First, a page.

Part 1 contains information about the adviser's business and whether the adviser has had problems with regulators or clients. Before you hire an investment adviser, always ask for and carefully read both parts of the Form ADV. An adviser must deliver the brochure supplement to the client before or at the time that the specific individual begins to provide investment advice to the client.
You can also obtain copies of Form ADV for individual advisers and firms from the investment adviser, your state securities regulator, or the SEC, depending on the size of the adviser.
Because some investment advisers and their representatives are also brokers, you may want to check both BrokerCheck and Form ADV. Once you've checked out the registration and record of your financial professional or firm, there's more to do. For example, if you plan to do business with a brokerage firm, you should find out whether the brokerage firm and its clearing firm are members of the Securities Investor Protection Corporation SIPC. SIPC provides limited customer protection if a brokerage firm becomes insolvent — although it does not insure against losses attributable to a decline in the market value of your securities.
If you've placed your cash or securities in the hands of a non-SIPC member, you may not be eligible for SIPC coverage if the firm goes out of business. For more questions and additional tips, be sure to read our publications, Ask Questions and Get the Facts on Saving and Investing.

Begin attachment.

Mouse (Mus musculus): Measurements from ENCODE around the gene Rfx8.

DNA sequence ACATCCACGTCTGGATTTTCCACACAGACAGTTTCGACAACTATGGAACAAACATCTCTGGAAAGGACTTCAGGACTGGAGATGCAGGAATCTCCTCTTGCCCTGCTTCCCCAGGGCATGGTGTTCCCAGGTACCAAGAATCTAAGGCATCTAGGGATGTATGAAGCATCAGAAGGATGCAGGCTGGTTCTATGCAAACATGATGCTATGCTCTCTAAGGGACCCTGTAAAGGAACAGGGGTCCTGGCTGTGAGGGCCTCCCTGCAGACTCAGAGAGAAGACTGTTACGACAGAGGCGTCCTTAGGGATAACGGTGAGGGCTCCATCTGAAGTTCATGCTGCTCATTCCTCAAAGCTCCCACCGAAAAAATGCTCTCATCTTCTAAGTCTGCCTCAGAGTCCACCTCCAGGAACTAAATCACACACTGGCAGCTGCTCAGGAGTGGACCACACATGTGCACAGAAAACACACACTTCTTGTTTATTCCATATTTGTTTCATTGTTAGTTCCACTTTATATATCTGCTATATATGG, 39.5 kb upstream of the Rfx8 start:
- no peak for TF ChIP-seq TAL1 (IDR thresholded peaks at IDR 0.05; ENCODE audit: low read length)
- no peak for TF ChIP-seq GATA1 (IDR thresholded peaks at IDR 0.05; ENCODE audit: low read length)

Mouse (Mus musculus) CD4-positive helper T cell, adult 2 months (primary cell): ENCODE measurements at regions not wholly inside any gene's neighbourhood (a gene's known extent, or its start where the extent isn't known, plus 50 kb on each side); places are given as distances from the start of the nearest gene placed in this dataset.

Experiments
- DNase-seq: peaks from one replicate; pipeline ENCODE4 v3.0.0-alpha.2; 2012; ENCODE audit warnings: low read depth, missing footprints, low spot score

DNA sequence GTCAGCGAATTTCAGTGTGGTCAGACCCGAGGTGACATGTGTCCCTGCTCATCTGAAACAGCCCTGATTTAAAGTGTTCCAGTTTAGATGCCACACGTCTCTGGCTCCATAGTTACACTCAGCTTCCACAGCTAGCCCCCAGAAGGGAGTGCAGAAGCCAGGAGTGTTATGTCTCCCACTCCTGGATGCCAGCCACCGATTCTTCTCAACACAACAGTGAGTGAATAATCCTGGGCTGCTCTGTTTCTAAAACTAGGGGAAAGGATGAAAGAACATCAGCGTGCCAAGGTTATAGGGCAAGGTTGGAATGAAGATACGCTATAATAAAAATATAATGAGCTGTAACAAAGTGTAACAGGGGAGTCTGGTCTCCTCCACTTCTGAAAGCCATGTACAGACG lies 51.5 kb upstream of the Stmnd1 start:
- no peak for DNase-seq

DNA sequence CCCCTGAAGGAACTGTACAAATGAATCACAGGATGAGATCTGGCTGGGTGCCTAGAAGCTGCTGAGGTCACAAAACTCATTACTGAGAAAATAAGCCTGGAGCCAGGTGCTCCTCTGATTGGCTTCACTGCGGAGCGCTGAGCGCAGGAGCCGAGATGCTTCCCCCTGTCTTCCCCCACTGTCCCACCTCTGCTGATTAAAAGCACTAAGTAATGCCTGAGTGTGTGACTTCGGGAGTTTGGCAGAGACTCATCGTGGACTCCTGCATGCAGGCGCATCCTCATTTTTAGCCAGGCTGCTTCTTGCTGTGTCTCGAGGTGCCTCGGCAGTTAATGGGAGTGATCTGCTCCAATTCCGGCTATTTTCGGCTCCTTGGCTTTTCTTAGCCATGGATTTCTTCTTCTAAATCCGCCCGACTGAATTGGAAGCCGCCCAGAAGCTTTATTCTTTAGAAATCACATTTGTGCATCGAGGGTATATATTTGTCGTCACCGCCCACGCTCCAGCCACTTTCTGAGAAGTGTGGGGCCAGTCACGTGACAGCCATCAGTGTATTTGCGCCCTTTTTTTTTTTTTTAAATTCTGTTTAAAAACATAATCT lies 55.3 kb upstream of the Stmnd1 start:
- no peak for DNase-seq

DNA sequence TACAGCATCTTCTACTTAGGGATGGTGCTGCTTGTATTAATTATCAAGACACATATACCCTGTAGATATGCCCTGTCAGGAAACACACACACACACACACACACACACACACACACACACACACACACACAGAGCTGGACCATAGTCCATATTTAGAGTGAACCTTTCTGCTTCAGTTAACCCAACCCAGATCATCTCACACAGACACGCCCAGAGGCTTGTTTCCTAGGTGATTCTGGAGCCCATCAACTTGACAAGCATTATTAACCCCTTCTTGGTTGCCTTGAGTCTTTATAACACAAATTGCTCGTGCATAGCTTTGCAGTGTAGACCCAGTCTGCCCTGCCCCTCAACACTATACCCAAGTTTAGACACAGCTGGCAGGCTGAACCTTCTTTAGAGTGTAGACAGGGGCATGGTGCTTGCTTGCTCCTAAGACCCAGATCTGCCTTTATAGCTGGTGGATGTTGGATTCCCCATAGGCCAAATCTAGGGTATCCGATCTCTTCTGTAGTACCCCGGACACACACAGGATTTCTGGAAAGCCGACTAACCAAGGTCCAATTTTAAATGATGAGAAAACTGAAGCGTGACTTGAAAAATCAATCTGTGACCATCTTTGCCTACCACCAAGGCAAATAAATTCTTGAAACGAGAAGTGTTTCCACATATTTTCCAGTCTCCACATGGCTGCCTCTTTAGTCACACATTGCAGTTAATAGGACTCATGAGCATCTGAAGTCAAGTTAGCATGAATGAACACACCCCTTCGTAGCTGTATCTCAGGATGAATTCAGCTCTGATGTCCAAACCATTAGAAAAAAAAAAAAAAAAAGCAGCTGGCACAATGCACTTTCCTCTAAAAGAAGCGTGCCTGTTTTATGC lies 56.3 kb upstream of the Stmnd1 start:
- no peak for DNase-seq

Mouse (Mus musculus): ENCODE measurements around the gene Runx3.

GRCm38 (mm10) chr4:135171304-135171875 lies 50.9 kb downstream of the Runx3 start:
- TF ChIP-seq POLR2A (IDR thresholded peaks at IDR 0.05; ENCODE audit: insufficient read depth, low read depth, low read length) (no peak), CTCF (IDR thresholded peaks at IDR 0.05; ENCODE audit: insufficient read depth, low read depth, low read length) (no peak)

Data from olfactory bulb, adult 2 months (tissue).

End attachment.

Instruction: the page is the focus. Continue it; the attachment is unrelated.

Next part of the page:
In addition, although the SEC cannot recommend or endorse any particular entity, there are a number of non-profit educational and consumer organizations that offer free tools to help investors check financial professionals. Securities and Exchange Commission. Check Out Brokers and Investment Advisers Tips for Checking Out Brokers and Investment Advisers Federal or state securities laws require brokers, investment advisers, and their firms to be licensed or registered, and to make important information public.
Brokers and Brokerage Firms The Central Registration Depository CRD is a computerized database that contains information about most brokers, their representatives, and the firms they work for. Investment Advisers People or firms that get paid to give advice about investing in securities generally must register with either the SEC or the state securities agency where they have their principal place of business.
Conclusion Once you've checked out the registration and record of your financial professional or firm, there's more to do. Here are a few questions to get you started.
What experience do you have, especially with people in my circumstances? Where did you go to school? What is your recent employment history? What licenses do you hold? Are the firm, the clearing firm, and any other related companies that will do business with me members of SIPC? What products and services do you offer? Can you recommend only a limited number of products or services to me? How are you paid for your services? What is your usual hourly rate, flat fee, or commission? Have you ever been disciplined by any government regulator for unethical or improper conduct or been sued by a client who was not happy with the work you did?
For registered investment advisers, will you send me a copy of both parts of your Form ADV?